A comment regularly thrown around by HRDs and CEOs is that ‘coaching their people’ is among the key skills that their leaders need to improve and do more of.
LinkedIn Learning research found that the development of managers was ranked as L&D’s most important objective.
Equally, ATSD found that 68% of businesses said that their front-line managers were struggling with coaching for performance improvement. Other research by HBR2 found that the biggest difference between good leaders and bad ones was the level of coaching they gave to their teams, but that traditional coaching methods aren’t as successful as they could be.
Why Doesn’t It Work?
For starters, the very nature of manager-employee relationships often makes it challenging for leaders to coach: after all, how realistic is it to coach someone whose livelihood relies on you, and how open is that person likely to be about their real worries? The natural hierarchy of a company often has a censoring effect on the employees, and fear of ruining their career and working relationships with honesty will keep them from addressing areas that need work.
On top of that, the intentions behind this kind of coaching are very different from those of an employee approaching a coach of their own accord. In many cases, the employee has not asked or volunteered to be coached, rather it is being inflicted upon them. Equally, it is likely to be an exercise led by the manager and their own agenda unlike a traditional coaching relationship. This can put an employee on the defensive and ultimately counteract the efforts of the intervention.
A leader’s personal view of a situation will influence the subsequent coaching, leading the employee towards a prescribed conclusion. I believe that many leaders want to achieve a change in behaviour but they approach it in the wrong way, using coaching when open feedback would be more appropriate.
In addition to this, contracting is probably one of the most vital aspects of a functional coaching relationship – boundaries and expectations are set and discussed, such as what will and will not be discussed, objectives and regularity of sessions. However, this is often overlooked in the typical manager-employee scenario and without such boundaries, coaching sessions can derail, leaving employees disillusioned with their lack of progress.
Finally, coaching by leaders is often carried out retrospectively, whereas for the best results, support should be offered before, during and after any new challenge.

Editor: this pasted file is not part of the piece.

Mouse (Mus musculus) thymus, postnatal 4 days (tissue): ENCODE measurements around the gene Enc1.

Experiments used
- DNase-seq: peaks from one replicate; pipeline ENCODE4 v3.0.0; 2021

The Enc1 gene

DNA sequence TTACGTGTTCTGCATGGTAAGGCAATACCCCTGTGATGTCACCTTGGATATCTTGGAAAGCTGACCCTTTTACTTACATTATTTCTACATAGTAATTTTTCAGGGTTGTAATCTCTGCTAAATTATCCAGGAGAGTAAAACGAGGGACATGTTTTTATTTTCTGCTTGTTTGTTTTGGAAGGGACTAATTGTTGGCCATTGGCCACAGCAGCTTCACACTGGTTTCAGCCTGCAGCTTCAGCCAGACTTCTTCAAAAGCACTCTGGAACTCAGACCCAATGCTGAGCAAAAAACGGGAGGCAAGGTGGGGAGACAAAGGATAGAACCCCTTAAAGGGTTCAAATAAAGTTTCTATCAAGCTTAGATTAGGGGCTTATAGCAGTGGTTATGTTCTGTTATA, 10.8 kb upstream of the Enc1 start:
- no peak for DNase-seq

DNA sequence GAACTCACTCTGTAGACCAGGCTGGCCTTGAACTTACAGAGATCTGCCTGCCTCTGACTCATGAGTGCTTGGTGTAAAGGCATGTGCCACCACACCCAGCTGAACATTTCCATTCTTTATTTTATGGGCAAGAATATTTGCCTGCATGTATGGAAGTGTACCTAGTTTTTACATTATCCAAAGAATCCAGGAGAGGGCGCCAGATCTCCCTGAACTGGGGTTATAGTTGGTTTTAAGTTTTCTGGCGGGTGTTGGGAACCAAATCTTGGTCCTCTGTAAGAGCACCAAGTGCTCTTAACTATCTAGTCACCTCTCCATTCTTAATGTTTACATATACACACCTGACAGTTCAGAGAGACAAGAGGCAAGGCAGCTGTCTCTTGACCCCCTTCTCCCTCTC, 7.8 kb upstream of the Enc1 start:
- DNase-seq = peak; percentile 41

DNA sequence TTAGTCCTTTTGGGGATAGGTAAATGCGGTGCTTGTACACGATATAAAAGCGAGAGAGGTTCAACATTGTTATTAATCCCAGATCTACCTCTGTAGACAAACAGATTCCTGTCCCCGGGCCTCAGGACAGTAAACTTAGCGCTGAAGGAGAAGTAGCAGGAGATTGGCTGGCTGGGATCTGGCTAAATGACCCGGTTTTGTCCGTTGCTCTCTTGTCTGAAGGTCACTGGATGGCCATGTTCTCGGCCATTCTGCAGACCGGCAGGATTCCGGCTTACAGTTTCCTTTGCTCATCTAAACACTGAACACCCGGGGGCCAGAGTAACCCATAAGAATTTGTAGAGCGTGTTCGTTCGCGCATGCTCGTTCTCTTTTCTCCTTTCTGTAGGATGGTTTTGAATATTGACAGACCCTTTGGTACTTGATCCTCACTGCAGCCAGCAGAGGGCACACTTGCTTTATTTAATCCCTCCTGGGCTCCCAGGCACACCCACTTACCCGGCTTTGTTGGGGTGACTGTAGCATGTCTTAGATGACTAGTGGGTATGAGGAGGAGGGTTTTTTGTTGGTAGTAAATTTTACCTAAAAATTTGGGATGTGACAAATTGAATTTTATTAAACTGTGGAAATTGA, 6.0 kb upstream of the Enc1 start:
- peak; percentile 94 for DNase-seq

What’s the Alternative?
Bearing all this in mind, I think the road to success is developing a coaching style of leadership to be used in everyday practice.
I believe that an approach which combines directive and non-directive guidance is the more natural and effective way of dealing with coaching as a leader. This must be explicit rather than giving guidance under the pretense of advice, which I often see managers doing. Incorporate this into everyday behaviour to secure the best results.
John Heron’s work is a good template for leaders: as opposed to the traditional ‘Goal, Reality, Options, Will’ approach to coaching, he advises consulting for a more two-way stream of communication. He insists that his method must: A) be done with the consent of the employee, and B) come from a position of care. That is the crux: without genuine regard for the employee’s well-being and success, it will not work.
As a leader, when you are sitting down to have a coaching conversation, you must acknowledge that the workplace hierarchy will have an impact on the quality of the conversation. Here, it is helpful to remain aware of these dynamics so that you communicate in the most productive and engaging way.
Coaching is a useful and important tool for the development of employees, but will achieve its results with an impartial and engaging coach who follows an agenda set out by the employee. That said, coaching models and concepts could still be used very effectively if adopted as part of a leader’s existing working style.
About the author
Stephen Fortune joined the Oxford Group in 2016 as a Principal Consultant. His experience extends across a range of high profile projects and clients including The Children’s Trust, ED&F Man, Gilead, Novartis, Legal & General, Rabobank, Johnson Press, Sainsbury’s and William Hill and now The Oxford Group.
The Oxford Group is a people-focused business driven by a passion for helping organisations get the best from their people, unleash hidden talent and successfully manage their business through times of change. The Oxford Group is part of The City & Guilds Group, a global leader in skills development, which enables people and organisations develop their skills for personal and economic growth. For more information, visit www.oxford-group.com